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September 21 2014

Internet Trolls Are Narcissists, Psychopaths, and Sadists


In this month's issue of Personality and Individual Differences, a study was published that confirms what we all suspected: internet trolls are horrible people.

Let's start by getting our definitions straight. An internet troll is someone who comes into a discussion and posts comments designed to upset or disrupt the conversation. Often, it seems like there is no real purpose behind their comments except to upset everyone else involved. Trolls will lie, exaggerate, and offend to get a response.

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September 21 2014

A more efficient, lightweight and low-cost organic solar cell: Researchers broke the 'electrode barr


For decades, polymer scientists and synthetic chemists working to improve the power conversion efficiency of organic solar cells were hampered by the inherent drawbacks of commonly used metal electrodes, including their instability and susceptibility to oxidation. Now for the first time, researchers have developed a more efficient, easily processable and lightweight solar cell that can use virtually any metal for the electrode, effectively breaking the 'electrode barrier.'.

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September 21 2014

From toilet to table, overcoming the ‘yuk’ factor


Human excrement spread by poor sanitation was to blame for over 9,000 cholera deaths in Haiti, but now, thanks to a simple measure to transform it into nutrient-rich compost, cleanliness has improved - and some enterprising Haitians are able to grow their own fresh food.

Like an oasis in the middle of the desert, Francois France's garden is probably the greenest area in Cite Soleil, the biggest slum in Haiti, the poorest country in the Americas.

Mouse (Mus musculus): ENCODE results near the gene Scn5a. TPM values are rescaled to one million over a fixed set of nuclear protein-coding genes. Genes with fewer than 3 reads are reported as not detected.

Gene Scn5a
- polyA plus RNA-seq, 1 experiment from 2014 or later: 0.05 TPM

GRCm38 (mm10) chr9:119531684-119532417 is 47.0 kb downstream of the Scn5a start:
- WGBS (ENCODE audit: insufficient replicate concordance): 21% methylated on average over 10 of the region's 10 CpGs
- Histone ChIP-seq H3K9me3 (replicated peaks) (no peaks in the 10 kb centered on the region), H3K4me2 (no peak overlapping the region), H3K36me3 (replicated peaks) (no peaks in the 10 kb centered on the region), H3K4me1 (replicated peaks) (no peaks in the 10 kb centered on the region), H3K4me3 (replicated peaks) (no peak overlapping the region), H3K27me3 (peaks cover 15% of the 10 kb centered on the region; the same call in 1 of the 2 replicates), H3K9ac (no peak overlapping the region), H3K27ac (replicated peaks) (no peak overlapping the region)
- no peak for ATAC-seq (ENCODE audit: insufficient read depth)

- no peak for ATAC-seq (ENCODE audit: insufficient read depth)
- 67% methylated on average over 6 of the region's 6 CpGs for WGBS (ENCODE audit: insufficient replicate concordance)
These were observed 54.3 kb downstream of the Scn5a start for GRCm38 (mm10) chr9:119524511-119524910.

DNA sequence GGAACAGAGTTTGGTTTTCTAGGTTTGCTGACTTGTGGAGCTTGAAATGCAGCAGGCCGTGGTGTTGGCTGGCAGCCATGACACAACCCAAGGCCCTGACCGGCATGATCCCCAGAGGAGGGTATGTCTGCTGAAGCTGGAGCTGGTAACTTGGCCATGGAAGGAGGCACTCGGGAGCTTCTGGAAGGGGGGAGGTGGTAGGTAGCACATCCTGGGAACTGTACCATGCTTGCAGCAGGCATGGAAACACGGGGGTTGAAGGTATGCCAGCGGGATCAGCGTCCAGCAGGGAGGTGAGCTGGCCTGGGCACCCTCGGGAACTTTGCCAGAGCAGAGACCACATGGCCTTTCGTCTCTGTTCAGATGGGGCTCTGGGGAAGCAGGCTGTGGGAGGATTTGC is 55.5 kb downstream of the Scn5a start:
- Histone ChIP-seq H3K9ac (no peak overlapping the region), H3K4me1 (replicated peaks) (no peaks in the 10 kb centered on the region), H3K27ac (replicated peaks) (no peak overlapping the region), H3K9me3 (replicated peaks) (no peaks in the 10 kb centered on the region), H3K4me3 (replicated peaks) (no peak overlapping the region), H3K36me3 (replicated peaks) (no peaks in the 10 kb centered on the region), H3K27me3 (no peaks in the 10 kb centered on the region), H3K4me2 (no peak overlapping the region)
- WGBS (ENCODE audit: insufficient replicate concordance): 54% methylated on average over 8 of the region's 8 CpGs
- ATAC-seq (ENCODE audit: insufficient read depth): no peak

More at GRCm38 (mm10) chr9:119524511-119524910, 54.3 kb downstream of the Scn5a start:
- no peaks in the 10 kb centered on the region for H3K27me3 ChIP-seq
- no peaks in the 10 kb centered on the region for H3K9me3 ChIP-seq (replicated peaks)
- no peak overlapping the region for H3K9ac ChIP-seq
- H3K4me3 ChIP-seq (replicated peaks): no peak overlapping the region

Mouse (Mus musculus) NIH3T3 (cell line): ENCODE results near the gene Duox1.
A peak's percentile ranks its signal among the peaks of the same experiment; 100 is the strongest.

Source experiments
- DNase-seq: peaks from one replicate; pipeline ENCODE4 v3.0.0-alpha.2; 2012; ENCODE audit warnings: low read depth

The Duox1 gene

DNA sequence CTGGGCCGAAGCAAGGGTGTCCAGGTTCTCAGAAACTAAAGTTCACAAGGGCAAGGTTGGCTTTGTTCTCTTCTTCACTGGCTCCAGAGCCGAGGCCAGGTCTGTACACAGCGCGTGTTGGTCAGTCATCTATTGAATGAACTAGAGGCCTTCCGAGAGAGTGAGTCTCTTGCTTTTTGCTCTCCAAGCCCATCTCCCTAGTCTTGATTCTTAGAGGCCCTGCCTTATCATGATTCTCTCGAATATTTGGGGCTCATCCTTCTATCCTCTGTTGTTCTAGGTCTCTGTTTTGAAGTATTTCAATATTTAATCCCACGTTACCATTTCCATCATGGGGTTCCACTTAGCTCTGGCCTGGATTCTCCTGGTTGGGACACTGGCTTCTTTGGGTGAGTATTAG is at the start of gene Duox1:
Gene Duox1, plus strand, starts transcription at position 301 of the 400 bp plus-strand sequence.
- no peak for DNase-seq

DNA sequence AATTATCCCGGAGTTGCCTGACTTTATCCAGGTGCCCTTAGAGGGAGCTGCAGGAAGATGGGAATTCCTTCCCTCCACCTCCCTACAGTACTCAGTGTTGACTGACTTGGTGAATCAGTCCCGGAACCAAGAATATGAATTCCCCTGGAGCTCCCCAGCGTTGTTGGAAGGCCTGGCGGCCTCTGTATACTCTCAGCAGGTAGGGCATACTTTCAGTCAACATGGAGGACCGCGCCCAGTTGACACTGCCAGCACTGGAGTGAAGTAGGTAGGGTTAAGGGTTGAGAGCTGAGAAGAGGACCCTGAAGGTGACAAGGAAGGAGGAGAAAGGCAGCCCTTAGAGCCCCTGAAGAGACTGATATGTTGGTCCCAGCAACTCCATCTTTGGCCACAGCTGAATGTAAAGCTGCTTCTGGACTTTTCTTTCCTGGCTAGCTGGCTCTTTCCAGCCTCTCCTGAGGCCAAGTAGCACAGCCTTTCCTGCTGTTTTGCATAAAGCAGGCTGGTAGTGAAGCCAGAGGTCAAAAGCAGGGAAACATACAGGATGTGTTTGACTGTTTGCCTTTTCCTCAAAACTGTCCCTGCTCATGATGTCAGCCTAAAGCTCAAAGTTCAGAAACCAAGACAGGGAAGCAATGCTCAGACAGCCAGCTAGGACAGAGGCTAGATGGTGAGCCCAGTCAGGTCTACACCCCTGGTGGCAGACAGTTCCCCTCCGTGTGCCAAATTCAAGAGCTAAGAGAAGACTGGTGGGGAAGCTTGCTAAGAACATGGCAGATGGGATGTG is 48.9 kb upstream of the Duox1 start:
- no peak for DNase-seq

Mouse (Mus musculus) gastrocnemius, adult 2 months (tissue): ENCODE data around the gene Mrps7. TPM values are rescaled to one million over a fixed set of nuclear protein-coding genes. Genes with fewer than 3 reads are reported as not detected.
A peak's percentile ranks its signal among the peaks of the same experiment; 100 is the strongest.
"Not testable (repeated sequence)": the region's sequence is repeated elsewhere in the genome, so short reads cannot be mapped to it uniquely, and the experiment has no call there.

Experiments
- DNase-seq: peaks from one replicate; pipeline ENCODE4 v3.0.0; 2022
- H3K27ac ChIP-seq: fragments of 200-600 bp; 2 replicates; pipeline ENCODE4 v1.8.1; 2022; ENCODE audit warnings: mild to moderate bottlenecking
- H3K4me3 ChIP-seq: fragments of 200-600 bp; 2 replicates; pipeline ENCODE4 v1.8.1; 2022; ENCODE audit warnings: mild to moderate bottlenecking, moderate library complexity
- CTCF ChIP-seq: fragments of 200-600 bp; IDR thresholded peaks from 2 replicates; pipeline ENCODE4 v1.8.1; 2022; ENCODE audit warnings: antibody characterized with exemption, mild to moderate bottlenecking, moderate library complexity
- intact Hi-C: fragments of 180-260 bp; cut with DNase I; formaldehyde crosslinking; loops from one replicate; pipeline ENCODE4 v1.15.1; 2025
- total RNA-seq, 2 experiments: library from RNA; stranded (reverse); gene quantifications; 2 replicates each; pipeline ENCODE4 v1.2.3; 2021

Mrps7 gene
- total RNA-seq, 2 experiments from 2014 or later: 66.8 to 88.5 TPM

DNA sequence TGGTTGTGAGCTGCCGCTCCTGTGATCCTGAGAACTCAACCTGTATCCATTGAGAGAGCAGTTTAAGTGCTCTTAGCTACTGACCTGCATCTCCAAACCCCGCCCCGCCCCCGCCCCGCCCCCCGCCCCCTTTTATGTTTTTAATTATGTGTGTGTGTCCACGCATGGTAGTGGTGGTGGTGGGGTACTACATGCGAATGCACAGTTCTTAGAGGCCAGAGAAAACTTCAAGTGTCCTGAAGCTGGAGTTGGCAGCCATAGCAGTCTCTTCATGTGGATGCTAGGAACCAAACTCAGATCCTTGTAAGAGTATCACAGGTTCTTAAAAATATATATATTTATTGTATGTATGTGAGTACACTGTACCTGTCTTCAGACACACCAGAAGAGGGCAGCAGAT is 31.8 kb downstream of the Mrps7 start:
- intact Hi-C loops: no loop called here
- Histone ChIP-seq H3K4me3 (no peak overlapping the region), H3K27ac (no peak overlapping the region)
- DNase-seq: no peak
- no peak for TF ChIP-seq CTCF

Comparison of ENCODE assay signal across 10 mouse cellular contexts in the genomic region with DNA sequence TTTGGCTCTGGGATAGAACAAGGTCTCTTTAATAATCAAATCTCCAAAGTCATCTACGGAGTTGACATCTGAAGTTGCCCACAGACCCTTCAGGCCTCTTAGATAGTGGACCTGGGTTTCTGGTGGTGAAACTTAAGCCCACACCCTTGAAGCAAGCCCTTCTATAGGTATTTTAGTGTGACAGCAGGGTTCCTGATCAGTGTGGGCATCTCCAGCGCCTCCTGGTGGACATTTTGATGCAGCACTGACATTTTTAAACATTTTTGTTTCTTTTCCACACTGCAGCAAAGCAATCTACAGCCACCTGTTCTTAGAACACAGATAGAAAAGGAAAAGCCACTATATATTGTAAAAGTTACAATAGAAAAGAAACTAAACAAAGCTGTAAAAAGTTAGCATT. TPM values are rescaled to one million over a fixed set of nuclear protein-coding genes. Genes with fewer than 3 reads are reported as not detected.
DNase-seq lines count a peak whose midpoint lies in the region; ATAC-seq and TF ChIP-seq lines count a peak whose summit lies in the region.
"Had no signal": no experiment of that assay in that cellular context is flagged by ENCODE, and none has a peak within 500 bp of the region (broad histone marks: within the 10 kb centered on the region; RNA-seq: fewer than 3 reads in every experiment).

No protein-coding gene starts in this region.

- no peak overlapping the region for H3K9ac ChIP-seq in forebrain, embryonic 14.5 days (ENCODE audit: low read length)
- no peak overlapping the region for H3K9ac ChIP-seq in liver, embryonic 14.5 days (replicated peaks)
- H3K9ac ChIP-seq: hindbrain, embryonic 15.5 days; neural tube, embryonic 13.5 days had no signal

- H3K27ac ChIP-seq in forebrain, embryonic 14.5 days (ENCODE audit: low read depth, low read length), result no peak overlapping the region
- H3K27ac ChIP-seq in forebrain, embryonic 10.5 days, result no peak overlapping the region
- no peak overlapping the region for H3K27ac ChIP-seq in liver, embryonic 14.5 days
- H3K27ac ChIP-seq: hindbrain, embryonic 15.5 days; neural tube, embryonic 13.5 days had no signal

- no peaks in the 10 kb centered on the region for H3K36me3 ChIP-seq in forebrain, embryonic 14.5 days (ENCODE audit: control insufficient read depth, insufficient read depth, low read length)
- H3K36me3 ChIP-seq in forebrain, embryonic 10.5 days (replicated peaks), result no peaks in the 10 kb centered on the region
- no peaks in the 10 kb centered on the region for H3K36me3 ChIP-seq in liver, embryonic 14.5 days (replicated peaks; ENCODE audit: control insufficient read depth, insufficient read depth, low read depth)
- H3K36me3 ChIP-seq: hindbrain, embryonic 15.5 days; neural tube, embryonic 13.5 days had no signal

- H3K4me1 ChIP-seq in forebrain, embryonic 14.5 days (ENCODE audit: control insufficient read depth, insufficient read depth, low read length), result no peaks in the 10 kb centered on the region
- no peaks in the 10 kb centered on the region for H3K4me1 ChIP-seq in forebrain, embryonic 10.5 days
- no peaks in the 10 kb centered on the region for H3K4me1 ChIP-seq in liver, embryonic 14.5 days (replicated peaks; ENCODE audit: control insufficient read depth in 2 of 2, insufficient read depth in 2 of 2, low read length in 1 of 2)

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September 21 2014

Ig Nobel Prize winners stop bleeding with pork, make sausage from poop


Would you eat sausage made with bacteria from dirty diapers? Do you fear your cat is making you depressed? Did the “Grilled Cheesus” episode of “Glee” make you wonder whether Finn had lost his marbles?

Scientists have done the research and produced answers to these questions – and plenty more like them. Their work was celebrated Thursday night at the 24th installment of the Ig Nobel Prizes.

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September 21 2014

Creating a 'Bitcoin Island' just off the English coast


Nestled between Ireland and England is the Isle of Man, a self-governing country with a population of just over 80,000. Despite its small size it has its own parliament and sets its own laws; the Queen appears on the back of bank notes here, but tellingly does so without her crown.

This freedom has advantages. It attracted a thriving financial services industry in the 1970s with low taxation, then with a permissive attitude to gambling during the last decade it lured lucrative online betting companies. It's now attempting a hat-trick with crypto-currencies like Bitcoin.